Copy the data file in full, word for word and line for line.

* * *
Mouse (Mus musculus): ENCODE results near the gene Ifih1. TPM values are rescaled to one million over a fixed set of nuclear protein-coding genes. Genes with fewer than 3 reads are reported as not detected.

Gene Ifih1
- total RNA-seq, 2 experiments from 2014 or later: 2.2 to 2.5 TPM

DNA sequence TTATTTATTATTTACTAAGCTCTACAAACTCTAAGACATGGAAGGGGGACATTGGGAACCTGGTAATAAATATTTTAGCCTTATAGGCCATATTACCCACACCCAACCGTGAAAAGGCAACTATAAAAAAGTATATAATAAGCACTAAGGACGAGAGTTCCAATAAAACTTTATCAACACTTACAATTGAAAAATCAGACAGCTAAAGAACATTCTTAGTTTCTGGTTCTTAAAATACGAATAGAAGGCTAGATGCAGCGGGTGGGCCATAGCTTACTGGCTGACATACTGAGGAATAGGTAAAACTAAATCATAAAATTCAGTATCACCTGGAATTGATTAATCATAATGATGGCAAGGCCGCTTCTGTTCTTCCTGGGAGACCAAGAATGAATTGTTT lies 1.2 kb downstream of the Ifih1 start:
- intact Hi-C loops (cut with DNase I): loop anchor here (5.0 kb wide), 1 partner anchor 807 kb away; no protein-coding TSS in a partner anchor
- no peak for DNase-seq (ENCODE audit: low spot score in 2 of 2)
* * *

Mouse (Mus musculus): ENCODE results near the gene Ifih1. TPM values are rescaled to one million over a fixed set of nuclear protein-coding genes. Genes with fewer than 3 reads are reported as not detected.

Gene Ifih1
- total RNA-seq, 2 experiments from 2014 or later: 2.2 to 2.5 TPM

DNA sequence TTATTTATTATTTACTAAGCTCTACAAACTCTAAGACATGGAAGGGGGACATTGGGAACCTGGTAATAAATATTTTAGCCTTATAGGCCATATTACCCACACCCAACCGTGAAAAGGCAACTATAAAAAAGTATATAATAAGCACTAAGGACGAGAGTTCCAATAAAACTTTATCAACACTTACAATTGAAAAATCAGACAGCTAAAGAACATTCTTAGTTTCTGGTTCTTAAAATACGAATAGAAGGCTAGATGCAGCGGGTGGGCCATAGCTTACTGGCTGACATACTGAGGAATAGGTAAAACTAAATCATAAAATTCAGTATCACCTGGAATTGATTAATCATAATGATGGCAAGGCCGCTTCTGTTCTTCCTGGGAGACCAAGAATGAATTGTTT lies 1.2 kb downstream of the Ifih1 start:
- intact Hi-C loops (cut with DNase I): loop anchor here (5.0 kb wide), 1 partner anchor 807 kb away; no protein-coding TSS in a partner anchor
- no peak for DNase-seq (ENCODE audit: low spot score in 2 of 2)